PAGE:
Liverpool Airport do not like motorists stopping to let passengers on or off on their roads, and Vehicle Control Systems have the contract to enforce this. In this case the motorist's car briefly broke down. The motorist reported it like this.
"the car coasted to a halt after engine stopped responding to accelerator peddle so we had no control of what was happening and then having to pull over to side of road but after a 30 second stop a time of stop given by VCS we managed to get car to respond and moved off."VCS have a mobile car and operative who photograph stopped vehicles so the registered keeper duly received a charge notice in the post. The keeper appealed to VCS, explaining the car was broken down. VCS rejected the appeal. The keeper appealed to POPLA, explaining the car was broken down. POPLA strangely rejected this appeal; being broken down is a legitimate reason for appealing council parking tickets, and of course it is an event completely out of the motorists control.
The keeper felt strongly about the rights of wrongs of the situation and refused to pay without a court ruling. VCS duly took the keeper to court, and the keepers sole defence was that the vehicle was broken down.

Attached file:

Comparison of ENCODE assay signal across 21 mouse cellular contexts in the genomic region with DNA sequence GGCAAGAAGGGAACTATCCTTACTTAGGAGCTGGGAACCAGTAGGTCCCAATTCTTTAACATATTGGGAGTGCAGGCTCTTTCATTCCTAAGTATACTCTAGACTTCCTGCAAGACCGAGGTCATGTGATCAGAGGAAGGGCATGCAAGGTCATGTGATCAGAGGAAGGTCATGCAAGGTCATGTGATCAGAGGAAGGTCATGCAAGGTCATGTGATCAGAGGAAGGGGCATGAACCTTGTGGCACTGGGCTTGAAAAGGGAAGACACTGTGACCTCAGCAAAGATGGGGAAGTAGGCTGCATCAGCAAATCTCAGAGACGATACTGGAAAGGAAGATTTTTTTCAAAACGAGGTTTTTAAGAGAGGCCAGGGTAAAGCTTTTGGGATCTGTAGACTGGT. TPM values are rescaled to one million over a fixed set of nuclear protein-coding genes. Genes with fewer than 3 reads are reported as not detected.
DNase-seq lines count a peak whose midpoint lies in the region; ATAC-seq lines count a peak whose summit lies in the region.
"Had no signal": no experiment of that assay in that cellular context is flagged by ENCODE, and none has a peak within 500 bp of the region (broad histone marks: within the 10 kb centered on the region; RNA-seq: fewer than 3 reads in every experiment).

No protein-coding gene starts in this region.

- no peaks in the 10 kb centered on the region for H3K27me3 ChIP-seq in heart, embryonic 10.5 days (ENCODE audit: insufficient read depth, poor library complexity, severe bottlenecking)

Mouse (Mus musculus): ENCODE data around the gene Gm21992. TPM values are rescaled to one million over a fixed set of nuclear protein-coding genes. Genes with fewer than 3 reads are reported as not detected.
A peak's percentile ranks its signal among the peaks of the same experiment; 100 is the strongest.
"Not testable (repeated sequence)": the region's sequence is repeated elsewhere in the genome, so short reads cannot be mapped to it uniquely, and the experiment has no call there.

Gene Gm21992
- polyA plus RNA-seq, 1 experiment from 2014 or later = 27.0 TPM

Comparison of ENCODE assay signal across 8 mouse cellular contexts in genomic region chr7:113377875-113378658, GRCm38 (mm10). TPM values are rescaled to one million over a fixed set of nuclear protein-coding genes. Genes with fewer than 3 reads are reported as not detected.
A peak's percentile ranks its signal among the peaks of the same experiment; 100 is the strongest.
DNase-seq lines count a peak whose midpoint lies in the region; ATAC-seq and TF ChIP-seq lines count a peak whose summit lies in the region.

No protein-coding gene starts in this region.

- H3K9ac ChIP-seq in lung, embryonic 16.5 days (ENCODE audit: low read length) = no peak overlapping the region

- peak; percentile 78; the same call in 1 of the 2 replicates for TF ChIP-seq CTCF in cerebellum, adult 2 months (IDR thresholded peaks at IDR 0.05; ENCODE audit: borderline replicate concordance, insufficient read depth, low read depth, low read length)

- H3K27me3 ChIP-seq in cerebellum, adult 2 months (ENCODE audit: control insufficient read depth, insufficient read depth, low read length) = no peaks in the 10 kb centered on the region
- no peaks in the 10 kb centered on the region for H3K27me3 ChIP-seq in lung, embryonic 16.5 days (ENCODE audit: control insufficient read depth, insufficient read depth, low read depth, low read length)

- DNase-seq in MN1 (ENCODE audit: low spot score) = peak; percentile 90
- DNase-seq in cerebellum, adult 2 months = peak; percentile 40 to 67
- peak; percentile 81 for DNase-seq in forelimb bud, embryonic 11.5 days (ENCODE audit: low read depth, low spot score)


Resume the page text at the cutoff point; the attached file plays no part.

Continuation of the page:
At the hearing the judge asked the VCS representative what he would do if he accepted the vehicle had broken down. The VCS representative said that he would drop the case.
"Well I do accept the motorist broke down," said the Judge. "Case dismissed!"
This case is interesting for several reasons.
Firstly, it establishes that in some circumstances, breaking down is a valid legal reason for not having to pay a charge.
Secondly, it shows that the small claims court is not always about knowing legal arguments and case law. No doubt there are valid legal reasons for the decision, but the keeper did not need to know what they were and quote the appropriate case law. The keeper just laid out the facts in a believable fashion and let the judge apply the law. No doubt this was risky; but on the other hand other cases have shown there is not necessarily consistency over legal arguments in the small claims court either.